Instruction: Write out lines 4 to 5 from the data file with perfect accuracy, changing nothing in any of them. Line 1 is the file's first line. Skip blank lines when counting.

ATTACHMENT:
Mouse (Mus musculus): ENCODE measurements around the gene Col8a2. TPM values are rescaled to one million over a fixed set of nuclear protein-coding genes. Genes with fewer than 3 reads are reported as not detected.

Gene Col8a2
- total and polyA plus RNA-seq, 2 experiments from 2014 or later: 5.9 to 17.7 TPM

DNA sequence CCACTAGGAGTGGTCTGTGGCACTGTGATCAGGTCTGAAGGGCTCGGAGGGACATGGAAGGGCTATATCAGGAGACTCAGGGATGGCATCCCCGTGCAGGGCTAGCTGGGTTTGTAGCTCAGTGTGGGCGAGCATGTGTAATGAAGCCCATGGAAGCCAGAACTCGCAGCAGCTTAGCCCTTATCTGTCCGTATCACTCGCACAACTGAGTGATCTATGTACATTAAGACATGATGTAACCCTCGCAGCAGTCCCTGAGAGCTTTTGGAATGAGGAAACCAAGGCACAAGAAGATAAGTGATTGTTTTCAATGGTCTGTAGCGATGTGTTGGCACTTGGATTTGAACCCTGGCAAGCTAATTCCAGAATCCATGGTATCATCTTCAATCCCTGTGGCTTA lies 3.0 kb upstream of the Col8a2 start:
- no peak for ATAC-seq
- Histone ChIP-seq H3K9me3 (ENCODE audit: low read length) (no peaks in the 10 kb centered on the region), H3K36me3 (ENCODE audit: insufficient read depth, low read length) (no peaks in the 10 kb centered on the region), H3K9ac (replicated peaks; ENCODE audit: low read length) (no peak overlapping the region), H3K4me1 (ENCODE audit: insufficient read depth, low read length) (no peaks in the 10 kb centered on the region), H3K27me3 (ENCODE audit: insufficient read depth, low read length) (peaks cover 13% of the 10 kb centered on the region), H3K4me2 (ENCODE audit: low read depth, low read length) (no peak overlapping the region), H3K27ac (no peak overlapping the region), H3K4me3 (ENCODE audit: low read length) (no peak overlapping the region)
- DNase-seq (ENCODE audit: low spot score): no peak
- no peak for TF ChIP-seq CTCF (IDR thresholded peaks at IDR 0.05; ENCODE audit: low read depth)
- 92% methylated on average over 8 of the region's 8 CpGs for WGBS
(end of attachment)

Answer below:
DNA sequence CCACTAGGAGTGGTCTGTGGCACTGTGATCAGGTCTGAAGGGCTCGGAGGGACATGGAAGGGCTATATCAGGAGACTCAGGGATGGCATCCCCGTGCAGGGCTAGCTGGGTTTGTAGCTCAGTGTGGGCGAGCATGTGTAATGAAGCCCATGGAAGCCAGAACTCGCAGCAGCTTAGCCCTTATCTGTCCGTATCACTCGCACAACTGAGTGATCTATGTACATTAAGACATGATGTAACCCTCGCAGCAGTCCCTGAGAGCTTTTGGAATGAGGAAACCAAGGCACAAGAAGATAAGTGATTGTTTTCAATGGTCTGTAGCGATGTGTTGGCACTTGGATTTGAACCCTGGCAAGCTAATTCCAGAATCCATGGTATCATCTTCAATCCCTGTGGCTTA lies 3.0 kb upstream of the Col8a2 start:
- no peak for ATAC-seq